What happens when THE perfect game gets created?
TOPHATANT123 last edited by
I think the perfect game would need to bend it's self towards your expectations whilst simultaneously defying those expectations. Something both familiar and fresh to everybody. So basically it would need to be able to read your mind.
bard91 last edited by
I honestly think that Papers Please is perfect, or at least extremely near to it. I believe that is the case because every single aspect of that games works perfectly in conjunction to create the intended experience, and what an experience that is.
Son in my case I played it a bunch of times and I recommend it whenever I can, it still however not my favorite game.
DIPSET last edited by
@Haru17 yeah except real bloodshed
There are some really nice ideas here about TPG! As pointed out, perhaps we never will get it, but if we did it might be a little scary really. I also thought of like people dying from playing a game for too long, would this increase? Also would TPG be something we would live in, like in the anime Sword Art Online? or would it be something completely different?
Game that springs to mind for me are like Star Citizen, how people talk about playing it in VR and basically not leaving the universe since its so huge. Are IRL TPG?
SabotageTheTruth last edited by
The perfect game would kill you. I'm not saying that to be an edgelord, I think that would actually have to be its final function. The human mind is wired to always want more - something can only stay "perfect" for so long before we start to find flaws in it. So it'd have to monitor dopamine levels and once you've hit your peak - BAM! The big black void of death. There's actually an X-Files episode with a similar premise - this creature (I guess?) is going around sleeping with people. It gives them the best sex of their life but they die right afterwards. Having too much of a good thing can be possible I suppose.
Tankallex last edited by
The Witcher 3 came out in 2015, so it's already out.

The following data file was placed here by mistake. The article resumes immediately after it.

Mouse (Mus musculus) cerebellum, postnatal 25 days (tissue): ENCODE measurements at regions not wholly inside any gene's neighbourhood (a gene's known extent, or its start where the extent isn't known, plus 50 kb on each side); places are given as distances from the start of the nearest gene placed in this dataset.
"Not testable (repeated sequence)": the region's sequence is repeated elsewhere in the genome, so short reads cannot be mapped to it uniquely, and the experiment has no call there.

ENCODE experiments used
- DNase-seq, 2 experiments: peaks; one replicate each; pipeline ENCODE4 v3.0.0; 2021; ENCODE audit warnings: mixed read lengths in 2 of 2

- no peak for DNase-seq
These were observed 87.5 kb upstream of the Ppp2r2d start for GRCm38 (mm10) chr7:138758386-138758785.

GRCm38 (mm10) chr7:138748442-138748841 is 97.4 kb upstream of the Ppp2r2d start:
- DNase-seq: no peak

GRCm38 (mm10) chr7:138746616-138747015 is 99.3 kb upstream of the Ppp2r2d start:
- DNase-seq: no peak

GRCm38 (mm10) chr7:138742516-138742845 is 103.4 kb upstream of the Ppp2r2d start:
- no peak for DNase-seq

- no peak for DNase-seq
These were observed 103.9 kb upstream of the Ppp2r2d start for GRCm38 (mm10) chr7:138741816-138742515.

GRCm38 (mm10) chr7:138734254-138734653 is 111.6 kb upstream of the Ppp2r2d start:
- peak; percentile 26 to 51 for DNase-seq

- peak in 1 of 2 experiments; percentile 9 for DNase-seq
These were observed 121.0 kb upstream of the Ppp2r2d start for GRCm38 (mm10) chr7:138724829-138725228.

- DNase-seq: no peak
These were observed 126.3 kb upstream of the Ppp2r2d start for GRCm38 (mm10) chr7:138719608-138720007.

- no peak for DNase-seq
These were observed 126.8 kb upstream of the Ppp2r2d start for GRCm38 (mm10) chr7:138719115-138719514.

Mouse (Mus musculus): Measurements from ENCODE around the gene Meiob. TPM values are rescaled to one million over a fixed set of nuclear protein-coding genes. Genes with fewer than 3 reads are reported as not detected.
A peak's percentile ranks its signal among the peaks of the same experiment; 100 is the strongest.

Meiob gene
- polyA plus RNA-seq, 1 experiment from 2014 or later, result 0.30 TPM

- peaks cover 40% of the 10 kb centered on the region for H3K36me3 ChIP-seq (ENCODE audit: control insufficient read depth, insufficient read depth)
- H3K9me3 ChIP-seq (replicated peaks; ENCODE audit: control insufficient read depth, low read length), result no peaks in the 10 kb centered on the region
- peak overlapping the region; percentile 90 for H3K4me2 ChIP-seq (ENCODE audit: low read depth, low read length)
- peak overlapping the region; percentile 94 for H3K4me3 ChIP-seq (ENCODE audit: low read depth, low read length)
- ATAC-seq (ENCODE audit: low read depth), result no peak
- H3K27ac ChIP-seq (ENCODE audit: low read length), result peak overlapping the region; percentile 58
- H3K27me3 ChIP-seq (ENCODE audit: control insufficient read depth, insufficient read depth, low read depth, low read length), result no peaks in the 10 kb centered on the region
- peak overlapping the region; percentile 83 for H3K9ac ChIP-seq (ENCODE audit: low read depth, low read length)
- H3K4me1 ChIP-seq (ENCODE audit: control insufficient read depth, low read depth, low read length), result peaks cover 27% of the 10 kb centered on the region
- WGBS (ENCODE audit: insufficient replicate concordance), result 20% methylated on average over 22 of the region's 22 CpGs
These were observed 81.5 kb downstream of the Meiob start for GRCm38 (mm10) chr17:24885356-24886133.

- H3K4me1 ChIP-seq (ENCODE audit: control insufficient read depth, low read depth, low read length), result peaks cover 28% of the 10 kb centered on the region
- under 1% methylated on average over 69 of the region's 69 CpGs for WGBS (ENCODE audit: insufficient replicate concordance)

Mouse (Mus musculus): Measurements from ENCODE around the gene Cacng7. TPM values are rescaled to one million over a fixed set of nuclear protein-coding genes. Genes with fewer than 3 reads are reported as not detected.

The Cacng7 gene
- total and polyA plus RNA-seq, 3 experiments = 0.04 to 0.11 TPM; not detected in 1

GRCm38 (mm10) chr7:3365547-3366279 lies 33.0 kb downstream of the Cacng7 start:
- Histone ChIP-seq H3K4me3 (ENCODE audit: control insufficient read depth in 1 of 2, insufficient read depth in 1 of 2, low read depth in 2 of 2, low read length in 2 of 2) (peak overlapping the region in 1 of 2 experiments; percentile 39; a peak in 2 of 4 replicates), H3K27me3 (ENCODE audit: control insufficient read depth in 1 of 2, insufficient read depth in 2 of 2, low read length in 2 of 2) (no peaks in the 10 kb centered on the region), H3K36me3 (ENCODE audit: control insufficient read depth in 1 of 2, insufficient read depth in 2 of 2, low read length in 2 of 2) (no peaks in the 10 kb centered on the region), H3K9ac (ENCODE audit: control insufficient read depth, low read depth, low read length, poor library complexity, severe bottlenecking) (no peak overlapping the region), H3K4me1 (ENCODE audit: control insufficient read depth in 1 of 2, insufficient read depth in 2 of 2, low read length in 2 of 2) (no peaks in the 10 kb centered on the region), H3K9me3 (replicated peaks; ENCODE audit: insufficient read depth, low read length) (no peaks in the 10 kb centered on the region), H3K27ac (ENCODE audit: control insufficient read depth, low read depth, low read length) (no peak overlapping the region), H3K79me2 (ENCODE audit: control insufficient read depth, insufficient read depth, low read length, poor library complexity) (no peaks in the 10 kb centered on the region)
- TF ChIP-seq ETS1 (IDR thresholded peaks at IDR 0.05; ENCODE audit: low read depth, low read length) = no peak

tokeeffe9 last edited by tokeeffe9
We'd complain that it could be better, it isn't worth full price, there was a downgrade and we'll go back and scrutinise every interview the developer gave.
@tokeeffe9 But then if its perfect.. shouldnt that mean that there are no downgrades? ;)
Haru17 last edited by
Oooh, oooh, I got one: Monster Hunter is still better. Nonetheless, people pretend that Monster Hunter doesn't exist and keep playing this Soulless atrocity, purporting its inadequacies as perverse strengths. Eventually all the people who don't utilize the colloquialism "Crapcom" just blast off into space, found a moon colony, and use its core to fire a giant laser to eradicate all life on earth.
Stephleref last edited by
3D Dot Game Heroes already exist.
cottontunacan last edited by
Matthewmatosis makes a pretty good case for why Tetris might be the perfect game. Of course, he talks about the more systematic definition of perfect.
If however, there was a game released that was perfect in a subjective way, meaning everyone would love it and play it all the time. Then I guess.. the modern world would stop and we would all die of hunger.
No, but realistically you could say that for example Zelda OOT or Mario 64 was the perfect 3D games for a while. So another one of those would cause every developer too make more games similar to that new perfect game, i guess.
DMCMaster last edited by
It's already been made, twice in fact. Beyond Good & Evil and Bayonetta 2.
Bigdude1 last edited by
metroid prime trilogy exists
Ellis last edited by Ellis
@Lotias t. It's hard to imagine because there Is such a wide variety of games. To me transister is perfect. I can't think of any flaws, there was nothing wrong for me. But you could always improve it, make it longer. Add cinematics. If that makes it not perfect then it's impossible, you could always improve everything.... so Parapa the rapper 2 is the perfect game
trugs26 last edited by trugs26
Maybe we already are playing that game. The game called Life. It encompasses all genres, and has the highest highs and the lowest lows that we could ever fathom.